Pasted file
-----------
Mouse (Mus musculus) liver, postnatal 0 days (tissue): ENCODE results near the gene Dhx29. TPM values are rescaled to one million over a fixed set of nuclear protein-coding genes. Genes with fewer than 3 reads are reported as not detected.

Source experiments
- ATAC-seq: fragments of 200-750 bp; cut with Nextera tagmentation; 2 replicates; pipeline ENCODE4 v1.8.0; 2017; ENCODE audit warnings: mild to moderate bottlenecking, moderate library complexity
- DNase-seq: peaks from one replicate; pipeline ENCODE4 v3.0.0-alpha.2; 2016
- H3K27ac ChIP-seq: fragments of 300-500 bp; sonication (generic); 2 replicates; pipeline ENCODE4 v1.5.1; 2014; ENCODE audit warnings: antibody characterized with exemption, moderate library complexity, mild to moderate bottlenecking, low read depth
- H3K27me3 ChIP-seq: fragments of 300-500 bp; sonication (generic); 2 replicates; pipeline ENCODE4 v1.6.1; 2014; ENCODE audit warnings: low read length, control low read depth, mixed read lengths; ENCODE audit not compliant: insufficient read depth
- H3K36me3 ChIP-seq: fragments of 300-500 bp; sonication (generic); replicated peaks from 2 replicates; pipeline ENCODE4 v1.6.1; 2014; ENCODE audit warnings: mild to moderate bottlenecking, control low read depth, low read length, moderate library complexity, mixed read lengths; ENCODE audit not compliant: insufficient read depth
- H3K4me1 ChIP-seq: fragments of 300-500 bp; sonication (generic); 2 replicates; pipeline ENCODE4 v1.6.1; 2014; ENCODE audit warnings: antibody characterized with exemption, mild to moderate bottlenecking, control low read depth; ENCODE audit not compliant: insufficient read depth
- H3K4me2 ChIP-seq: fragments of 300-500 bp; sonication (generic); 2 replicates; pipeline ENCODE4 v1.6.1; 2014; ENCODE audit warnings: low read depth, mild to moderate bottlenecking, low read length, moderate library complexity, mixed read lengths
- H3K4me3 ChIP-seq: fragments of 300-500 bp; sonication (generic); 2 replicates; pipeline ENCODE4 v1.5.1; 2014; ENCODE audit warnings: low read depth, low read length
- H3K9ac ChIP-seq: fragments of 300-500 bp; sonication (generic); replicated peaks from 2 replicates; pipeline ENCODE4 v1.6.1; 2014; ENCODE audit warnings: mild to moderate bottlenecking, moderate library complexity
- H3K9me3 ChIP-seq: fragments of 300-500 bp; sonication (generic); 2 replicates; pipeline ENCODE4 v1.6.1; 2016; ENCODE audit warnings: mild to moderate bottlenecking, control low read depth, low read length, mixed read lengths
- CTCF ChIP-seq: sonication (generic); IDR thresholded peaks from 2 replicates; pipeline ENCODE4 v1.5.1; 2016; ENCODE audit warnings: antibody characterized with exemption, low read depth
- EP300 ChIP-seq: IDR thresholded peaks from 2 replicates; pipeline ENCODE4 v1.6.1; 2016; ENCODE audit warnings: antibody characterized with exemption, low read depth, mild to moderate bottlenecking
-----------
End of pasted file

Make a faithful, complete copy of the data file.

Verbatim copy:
Mouse (Mus musculus) liver, postnatal 0 days (tissue): ENCODE results near the gene Dhx29. TPM values are rescaled to one million over a fixed set of nuclear protein-coding genes. Genes with fewer than 3 reads are reported as not detected.

Source experiments
- ATAC-seq: fragments of 200-750 bp; cut with Nextera tagmentation; 2 replicates; pipeline ENCODE4 v1.8.0; 2017; ENCODE audit warnings: mild to moderate bottlenecking, moderate library complexity
- DNase-seq: peaks from one replicate; pipeline ENCODE4 v3.0.0-alpha.2; 2016
- H3K27ac ChIP-seq: fragments of 300-500 bp; sonication (generic); 2 replicates; pipeline ENCODE4 v1.5.1; 2014; ENCODE audit warnings: antibody characterized with exemption, moderate library complexity, mild to moderate bottlenecking, low read depth
- H3K27me3 ChIP-seq: fragments of 300-500 bp; sonication (generic); 2 replicates; pipeline ENCODE4 v1.6.1; 2014; ENCODE audit warnings: low read length, control low read depth, mixed read lengths; ENCODE audit not compliant: insufficient read depth
- H3K36me3 ChIP-seq: fragments of 300-500 bp; sonication (generic); replicated peaks from 2 replicates; pipeline ENCODE4 v1.6.1; 2014; ENCODE audit warnings: mild to moderate bottlenecking, control low read depth, low read length, moderate library complexity, mixed read lengths; ENCODE audit not compliant: insufficient read depth
- H3K4me1 ChIP-seq: fragments of 300-500 bp; sonication (generic); 2 replicates; pipeline ENCODE4 v1.6.1; 2014; ENCODE audit warnings: antibody characterized with exemption, mild to moderate bottlenecking, control low read depth; ENCODE audit not compliant: insufficient read depth
- H3K4me2 ChIP-seq: fragments of 300-500 bp; sonication (generic); 2 replicates; pipeline ENCODE4 v1.6.1; 2014; ENCODE audit warnings: low read depth, mild to moderate bottlenecking, low read length, moderate library complexity, mixed read lengths
- H3K4me3 ChIP-seq: fragments of 300-500 bp; sonication (generic); 2 replicates; pipeline ENCODE4 v1.5.1; 2014; ENCODE audit warnings: low read depth, low read length
- H3K9ac ChIP-seq: fragments of 300-500 bp; sonication (generic); replicated peaks from 2 replicates; pipeline ENCODE4 v1.6.1; 2014; ENCODE audit warnings: mild to moderate bottlenecking, moderate library complexity
- H3K9me3 ChIP-seq: fragments of 300-500 bp; sonication (generic); 2 replicates; pipeline ENCODE4 v1.6.1; 2016; ENCODE audit warnings: mild to moderate bottlenecking, control low read depth, low read length, mixed read lengths
- CTCF ChIP-seq: sonication (generic); IDR thresholded peaks from 2 replicates; pipeline ENCODE4 v1.5.1; 2016; ENCODE audit warnings: antibody characterized with exemption, low read depth
- EP300 ChIP-seq: IDR thresholded peaks from 2 replicates; pipeline ENCODE4 v1.6.1; 2016; ENCODE audit warnings: antibody characterized with exemption, low read depth, mild to moderate bottlenecking